It’s a Friday night and you’re driving home from work. You pull up to your driveway and head for the front door, only to walk into one of your worst nightmares.
The door is wide open and all of your most valued and some irreplaceable belongings are gone. You retrace your tracks and suddenly feel sick to your stomach. You didn’t lock the front door.
This scenario is waiting to happen to anyone, but not through physical doors. These doors are in the virtual world, and what thieves are after is bank account numbers, social security numbers, home addresses and other types of personal information.
Millions of people leave their virtual doors wide open with weak passwords and no password protection strategy, just waiting for a hacker to guess and have all of your identifiable information at their disposable.
Over the next four weeks Macate is covering online privacy protection, the most common privacy mistakes people make and online privacy solutions.
Believing and treating your password like it’s invincible and only accessible by you is the first step people take to creating bad online privacy habits. With 4,000 cyber attacks a day, people are on the prowl and looking for accounts with predictable passwords and easy to crack password protection tactics.
Below are four different tips to increase your password protection.
Password = 12345
Be creative when choosing your password. Yes, choosing a difficult password is hard to remember, but write it down, memorize it, do anything you can and avoid using easy to guess passwords. SplashData, a password and record management company gathered a list of the top 25 worst passwords of 2015 based off of 2 million leaked passwords. The top 5 passwords are:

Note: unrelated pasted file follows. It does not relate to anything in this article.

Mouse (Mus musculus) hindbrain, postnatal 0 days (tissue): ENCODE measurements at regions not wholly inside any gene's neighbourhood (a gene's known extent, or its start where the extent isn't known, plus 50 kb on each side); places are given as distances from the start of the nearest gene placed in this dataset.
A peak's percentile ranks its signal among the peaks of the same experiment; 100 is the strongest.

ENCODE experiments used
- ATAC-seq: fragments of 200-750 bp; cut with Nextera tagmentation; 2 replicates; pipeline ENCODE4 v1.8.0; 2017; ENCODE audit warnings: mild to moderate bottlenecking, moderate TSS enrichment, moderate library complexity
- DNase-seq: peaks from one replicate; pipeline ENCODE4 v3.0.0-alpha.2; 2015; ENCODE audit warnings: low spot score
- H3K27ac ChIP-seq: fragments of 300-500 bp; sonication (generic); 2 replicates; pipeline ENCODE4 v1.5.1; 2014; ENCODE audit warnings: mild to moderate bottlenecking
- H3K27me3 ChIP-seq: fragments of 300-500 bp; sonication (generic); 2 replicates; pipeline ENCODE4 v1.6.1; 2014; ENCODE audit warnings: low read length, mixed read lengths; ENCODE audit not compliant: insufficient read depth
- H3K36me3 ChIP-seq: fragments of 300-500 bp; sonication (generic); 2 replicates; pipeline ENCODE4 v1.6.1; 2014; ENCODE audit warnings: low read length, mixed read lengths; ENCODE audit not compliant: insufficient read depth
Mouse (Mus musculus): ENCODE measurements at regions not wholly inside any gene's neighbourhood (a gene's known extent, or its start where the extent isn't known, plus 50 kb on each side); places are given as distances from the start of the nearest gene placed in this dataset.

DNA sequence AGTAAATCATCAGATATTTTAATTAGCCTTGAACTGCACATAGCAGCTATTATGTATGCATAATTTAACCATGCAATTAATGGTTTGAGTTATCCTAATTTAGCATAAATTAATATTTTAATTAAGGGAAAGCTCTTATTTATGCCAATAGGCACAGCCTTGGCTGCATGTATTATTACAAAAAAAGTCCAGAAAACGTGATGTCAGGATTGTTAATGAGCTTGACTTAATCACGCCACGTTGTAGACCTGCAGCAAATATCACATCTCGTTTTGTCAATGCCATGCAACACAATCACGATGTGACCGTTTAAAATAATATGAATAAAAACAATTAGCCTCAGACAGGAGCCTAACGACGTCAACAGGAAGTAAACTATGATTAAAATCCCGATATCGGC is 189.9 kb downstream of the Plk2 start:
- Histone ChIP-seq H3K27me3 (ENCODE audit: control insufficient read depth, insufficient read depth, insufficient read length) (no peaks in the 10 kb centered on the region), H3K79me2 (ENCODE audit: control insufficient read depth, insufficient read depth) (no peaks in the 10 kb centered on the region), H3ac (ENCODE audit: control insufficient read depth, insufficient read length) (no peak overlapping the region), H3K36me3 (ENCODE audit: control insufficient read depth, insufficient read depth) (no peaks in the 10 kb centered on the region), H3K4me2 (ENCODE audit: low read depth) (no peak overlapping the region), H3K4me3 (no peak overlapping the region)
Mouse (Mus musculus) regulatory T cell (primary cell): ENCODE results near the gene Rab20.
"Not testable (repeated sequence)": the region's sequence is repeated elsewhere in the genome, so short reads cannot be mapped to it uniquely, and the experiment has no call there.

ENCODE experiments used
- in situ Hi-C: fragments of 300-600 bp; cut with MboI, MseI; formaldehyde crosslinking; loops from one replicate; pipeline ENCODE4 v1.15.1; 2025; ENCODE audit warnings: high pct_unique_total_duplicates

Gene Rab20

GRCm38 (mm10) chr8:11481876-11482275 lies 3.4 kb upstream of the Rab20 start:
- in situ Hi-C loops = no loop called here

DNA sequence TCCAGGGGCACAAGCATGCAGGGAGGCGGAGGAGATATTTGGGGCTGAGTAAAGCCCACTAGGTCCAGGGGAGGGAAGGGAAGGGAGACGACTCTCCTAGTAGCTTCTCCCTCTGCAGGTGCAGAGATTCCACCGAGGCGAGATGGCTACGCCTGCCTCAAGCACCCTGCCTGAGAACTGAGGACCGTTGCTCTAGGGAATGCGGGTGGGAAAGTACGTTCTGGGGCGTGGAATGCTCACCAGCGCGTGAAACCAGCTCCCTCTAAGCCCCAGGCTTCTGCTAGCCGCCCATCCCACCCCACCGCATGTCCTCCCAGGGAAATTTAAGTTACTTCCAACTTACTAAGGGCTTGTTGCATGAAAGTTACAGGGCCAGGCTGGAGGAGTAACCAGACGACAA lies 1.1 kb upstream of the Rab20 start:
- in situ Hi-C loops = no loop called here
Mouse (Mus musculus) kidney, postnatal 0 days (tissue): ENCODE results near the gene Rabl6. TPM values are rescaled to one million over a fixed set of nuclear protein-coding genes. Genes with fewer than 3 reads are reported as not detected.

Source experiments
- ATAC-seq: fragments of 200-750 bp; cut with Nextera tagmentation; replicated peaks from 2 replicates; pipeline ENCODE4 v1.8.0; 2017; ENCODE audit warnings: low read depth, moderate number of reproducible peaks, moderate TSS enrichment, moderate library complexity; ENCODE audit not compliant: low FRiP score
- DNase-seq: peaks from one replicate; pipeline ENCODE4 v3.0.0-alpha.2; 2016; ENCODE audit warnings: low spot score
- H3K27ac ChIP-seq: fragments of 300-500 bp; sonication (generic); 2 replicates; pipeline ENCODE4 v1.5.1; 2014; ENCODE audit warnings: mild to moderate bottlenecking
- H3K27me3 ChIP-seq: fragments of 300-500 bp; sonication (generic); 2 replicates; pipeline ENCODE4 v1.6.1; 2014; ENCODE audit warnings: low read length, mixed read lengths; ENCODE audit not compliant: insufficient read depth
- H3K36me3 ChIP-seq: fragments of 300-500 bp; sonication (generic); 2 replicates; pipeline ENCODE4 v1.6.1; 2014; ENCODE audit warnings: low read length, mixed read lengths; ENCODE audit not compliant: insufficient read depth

If your password made the list you should probably change it.
Reusing the same passwords
More online accounts equal more passwords to remember, on top of the 30 other things in life that you’re trying not to forget. But if a hacker discovers the password to your social media account, there’s a high chance that they’ll try to use it for your bank account, email account, Netflix account, etc. Password Boss, a password management company says that
59% of people reuse their password for multiple accounts
A survey by Telesign, polled 2000 people in the U.S. and UK, and 40% of the people who reused their password had encountered a security incident within the past year. Although it’s tedious to think up and memorize another password, it’ll cause less grief than finding out someone took over your Twitter and later $5000 out of your bank account.
Create a separate email account for your password retrieval
It may seem a little excessive and paranoid, but you’ll sleep peacefully at night knowing that all of your personal information is safe. If a hacker discovers your social media account, your Uber account, and your taxes are all linked to one email, odds are that they’ll put all of their time and efforts into hacking that email. Once they gain access, they can receive and reset the password to all outside accounts linked to that email. Lower your chances of a security breach, and create a separate email account for password retrievals.
Don’t tell the truth
You and a handful of other people know your mother’s maiden name, and that can easily be found through ancestry.com and a dozen other online sites. The name of your first pet can probably be found after digging through a couple of your social media accounts. For security questions, people would like to believe that they and only people closest to them know the answer, but the sad reality is that a complete stranger can figure them out. So don’t enter in the real answers.